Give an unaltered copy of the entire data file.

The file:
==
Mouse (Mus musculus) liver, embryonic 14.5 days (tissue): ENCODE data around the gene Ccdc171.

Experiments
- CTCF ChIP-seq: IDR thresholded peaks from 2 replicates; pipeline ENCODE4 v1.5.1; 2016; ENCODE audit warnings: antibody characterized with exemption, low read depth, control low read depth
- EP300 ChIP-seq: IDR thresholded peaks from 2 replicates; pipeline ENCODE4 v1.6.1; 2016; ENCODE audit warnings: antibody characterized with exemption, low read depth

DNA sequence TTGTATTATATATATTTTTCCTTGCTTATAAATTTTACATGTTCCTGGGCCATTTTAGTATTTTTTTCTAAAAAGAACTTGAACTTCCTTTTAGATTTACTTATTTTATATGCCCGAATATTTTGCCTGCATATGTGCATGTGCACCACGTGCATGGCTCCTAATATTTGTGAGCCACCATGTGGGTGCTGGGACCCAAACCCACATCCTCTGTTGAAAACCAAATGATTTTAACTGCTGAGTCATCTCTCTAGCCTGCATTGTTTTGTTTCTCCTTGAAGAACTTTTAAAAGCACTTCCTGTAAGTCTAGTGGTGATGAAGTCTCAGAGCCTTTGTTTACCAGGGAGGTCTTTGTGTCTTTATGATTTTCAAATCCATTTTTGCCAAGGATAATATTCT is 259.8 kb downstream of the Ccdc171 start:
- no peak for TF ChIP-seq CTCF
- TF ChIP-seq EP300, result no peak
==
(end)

Mouse (Mus musculus) liver, embryonic 14.5 days (tissue): ENCODE data around the gene Ccdc171.

Experiments
- CTCF ChIP-seq: IDR thresholded peaks from 2 replicates; pipeline ENCODE4 v1.5.1; 2016; ENCODE audit warnings: antibody characterized with exemption, low read depth, control low read depth
- EP300 ChIP-seq: IDR thresholded peaks from 2 replicates; pipeline ENCODE4 v1.6.1; 2016; ENCODE audit warnings: antibody characterized with exemption, low read depth

DNA sequence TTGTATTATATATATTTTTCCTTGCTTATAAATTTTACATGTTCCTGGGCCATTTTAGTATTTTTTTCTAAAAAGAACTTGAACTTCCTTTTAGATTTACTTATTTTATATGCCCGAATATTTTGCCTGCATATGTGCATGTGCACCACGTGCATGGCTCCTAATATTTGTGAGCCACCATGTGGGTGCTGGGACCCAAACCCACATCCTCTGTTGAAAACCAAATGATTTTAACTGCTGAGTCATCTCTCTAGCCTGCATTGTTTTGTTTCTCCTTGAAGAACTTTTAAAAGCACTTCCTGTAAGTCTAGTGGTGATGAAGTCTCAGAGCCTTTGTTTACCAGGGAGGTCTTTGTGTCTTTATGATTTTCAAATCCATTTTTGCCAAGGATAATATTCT is 259.8 kb downstream of the Ccdc171 start:
- no peak for TF ChIP-seq CTCF
- TF ChIP-seq EP300, result no peak